4. What exactly are the "molecular" techniques? What can
    I learn from them? How reliable is this information?

  5. What are the sources of microbial contamination in drinking, soil and recreational waters? How do I track these sources
    of contamination?

  6. How and why do we detect viruses and phages in drinking water? What exactly are "phages"?

  7. What is the latest research on monitoring water quality after natural disasters? What are the best ways to provide safe drinking water after natural disasters or other disruptions in water supply?

  8. Are there portable kits for testing microbiological quality of drinking water? How effective are they?

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Daily Agenda

Monday, June 26, 2006

10:00am-noon Brief Introduction to Soil and Waterborne Pathogens. Overview of Detection Methods
1:00pm-3:00pm Computer Lab
3:00pm-6:00pm Laboratory Work ("wet lab")


Tuesday, June 27, 2006

8:00am-noon Laboratory Work, Group Discussions
1:30pm-3:00pm Computer Lab
3:00pm-5:30 pm Wet lab


Wednesday, June 28, 2006

8:00am-noon Wet Lab
1:00pm-4:00pm Discussions, Concluding Remarks

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Course Instructor

Dr. Max Teplitski is an Assistant Professor in the Department of Soil and Water Science at the University of Florida/IFAS. His research focuses on molecular ecology of soil and water bacteria. Dr. Teplitski studies genetic mechanisms, which allow Salmonella and related bacteria to survive in soil and water environments outside their animal hosts. Dr. Teplitski is a recipient of W. E. Krauss Director’s Award for Excellence in Research from the Ohio Agricultural Research and Development Center. More information about him can be found on his website:
quorumsensing.ifas.ufl.edu

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Registration Information

Enrollment in this course is limited to the first 20 participants, and registrations will be accepted on a first-come, first-served basis. Advance registration is required to participate and the final deadline to register is Friday, June 16, 2006 or until the course is full.

All figures are presented in US dollars ($).
Early Reduced Registration
(on or before May 19, 2006)
$450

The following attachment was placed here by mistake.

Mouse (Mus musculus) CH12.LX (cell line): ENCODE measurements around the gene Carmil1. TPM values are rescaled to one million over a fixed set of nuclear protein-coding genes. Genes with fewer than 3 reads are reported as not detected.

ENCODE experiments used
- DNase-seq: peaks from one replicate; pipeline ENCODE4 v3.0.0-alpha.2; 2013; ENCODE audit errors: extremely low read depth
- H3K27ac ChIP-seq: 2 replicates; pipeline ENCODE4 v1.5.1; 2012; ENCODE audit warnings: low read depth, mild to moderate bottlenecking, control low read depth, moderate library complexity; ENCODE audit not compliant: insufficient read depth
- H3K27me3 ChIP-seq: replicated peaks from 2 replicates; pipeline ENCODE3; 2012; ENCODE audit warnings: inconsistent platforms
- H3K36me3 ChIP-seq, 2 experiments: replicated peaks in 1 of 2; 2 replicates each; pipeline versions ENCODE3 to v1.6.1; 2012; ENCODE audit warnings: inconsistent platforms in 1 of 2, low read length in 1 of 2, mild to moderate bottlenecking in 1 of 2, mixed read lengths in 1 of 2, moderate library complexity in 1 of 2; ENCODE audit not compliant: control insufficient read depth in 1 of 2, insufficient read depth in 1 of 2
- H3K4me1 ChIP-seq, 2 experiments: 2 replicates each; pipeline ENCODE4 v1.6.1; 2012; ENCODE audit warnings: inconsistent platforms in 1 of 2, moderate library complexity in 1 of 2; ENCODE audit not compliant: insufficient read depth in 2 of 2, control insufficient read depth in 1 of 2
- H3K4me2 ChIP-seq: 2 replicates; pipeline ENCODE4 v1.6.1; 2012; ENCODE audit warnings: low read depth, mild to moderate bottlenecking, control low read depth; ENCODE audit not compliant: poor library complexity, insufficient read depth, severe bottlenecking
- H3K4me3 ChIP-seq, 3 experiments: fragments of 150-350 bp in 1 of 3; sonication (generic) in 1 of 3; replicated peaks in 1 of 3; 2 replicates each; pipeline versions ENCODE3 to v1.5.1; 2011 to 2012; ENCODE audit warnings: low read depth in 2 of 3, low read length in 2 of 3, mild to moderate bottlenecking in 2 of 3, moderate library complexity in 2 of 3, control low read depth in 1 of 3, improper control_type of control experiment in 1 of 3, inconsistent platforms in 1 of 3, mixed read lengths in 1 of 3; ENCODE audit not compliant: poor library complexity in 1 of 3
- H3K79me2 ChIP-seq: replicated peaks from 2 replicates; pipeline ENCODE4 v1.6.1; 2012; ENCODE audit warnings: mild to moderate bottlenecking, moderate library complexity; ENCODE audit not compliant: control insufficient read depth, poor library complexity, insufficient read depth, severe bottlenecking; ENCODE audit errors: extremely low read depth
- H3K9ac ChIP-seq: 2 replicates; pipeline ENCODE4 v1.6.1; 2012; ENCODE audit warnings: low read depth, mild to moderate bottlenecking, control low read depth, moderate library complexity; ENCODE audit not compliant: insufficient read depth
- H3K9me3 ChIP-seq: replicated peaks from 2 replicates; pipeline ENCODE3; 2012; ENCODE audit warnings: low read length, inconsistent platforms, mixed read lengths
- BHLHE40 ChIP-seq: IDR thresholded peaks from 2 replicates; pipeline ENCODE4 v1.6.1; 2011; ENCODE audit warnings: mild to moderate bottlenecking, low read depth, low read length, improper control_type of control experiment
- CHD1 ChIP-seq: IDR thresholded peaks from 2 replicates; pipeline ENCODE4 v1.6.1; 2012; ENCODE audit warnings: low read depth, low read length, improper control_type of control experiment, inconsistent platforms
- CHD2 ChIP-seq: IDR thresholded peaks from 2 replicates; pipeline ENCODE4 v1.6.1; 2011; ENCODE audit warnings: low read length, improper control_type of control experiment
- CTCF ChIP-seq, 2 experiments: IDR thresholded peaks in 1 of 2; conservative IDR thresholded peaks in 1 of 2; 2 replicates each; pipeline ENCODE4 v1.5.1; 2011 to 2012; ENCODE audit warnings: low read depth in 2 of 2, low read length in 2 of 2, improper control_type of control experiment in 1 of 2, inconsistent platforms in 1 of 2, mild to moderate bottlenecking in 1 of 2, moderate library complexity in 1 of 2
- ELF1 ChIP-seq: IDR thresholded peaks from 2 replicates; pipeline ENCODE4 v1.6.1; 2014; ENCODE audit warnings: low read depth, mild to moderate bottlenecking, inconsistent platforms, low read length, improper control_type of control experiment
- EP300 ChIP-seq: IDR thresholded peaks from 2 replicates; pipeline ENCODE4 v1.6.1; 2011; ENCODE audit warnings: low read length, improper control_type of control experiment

Regular Registration
(after May 19, 2006)
$500

Please Note: Registration will close on June 16, 2006.

What Does the Fee Include?  The full registration fee includes one copy of the printed course manual, course instruction, training materials and daily refreshments. Participants are on their own for all meals.

REFUND POLICY: Requests for registration refunds will be honored if written notification of cancellation is received by the Office of Conferences no later than May 26, 2006. A $100.00 processing fee will be deducted from all refunds.

SPECIAL NEEDS: Participants with special needs can be reasonably accommodated by contacting Dr. Max Teplitski at least 10 working days prior to the conference. He can be reached by phone at 1-352-392-1592, ext. 254, by email at maxtep@ufl.edu, or by calling
1-800-955-8771 (TDD), within the state of Florida.
 

Registration is closed.

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Training Site

This course will be held on the University of Florida campus in Room 2103 in McCarty Hall B. A link of the map with detailed directions to the training site will be sent to you in your Registration Confirmation email upon completion of your online registration.

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Hotel Accommodations

Several hotel and motel establishments are available in the Gainesville area to provide guest room accommodations throughout the course. Participants are responsible for making their own hotel guest room reservations and a list of properties and applicable guest room rates will be sent to you upon request.
 

Gainesville Area
Lodging Options
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Transportation Information
 

Jacksonville Airport Authority


Tampa International
Airport
 

UF Parking Information


Parking & Directions

 

We recommend parking in the new Visitor Welcome Center and Bookstore parking garage located on Museum Road. There is a daily fee of $5.00 to park in this garage. Park first and then follow payment instructions posted on signs at each space. These signs direct customers to one of four pay stations where electronic space meters accept payment in bills, coins or Visa and MasterCard. An attendant will be available to answer questions or assist you at the pay stations. If you are staying at the Reitz Union Hotel, you will receive parking privileges in the garage for one vehicle per room. Parking passes and directions are distributed at check-in.

 

Map to Welcome Center & Bookstore Parking Garage http://parking.ufl.edu/RUgarage/pages/map.htm

 

Driving Directions to Welcome Center & Bookstore Parking Garage http://www.union.ufl.edu/directions.asp

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Area Information
 

Visit Gainesville


Campus Map

 FLMNH Logo
Florida Museum
of Natural History

Click for Gainesville, Florida Forecast

 

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For Further Information  
Training Information:
Dr. Max Teplitski
University of Florida/IFAS
Soil and Water Science Department
PO Box 110290
Gainesville, FL 32611-0290
PHONE: (352) 392-1951 ext. 254
FAX: (352) 392-3092
EMAIL: maxtep@ufl.edu
Registration Information:
Ms. Sharon Borneman
University of Florida/IFAS
Office of Conferences & Institutes (OCI)
Building 639 Mowry Road
PO Box 110750
Gainesville, FL 32611-0750
PHONE: (352) 392-5930
FAX: (352) 392-9734
EMAIL: spb@ufl.edu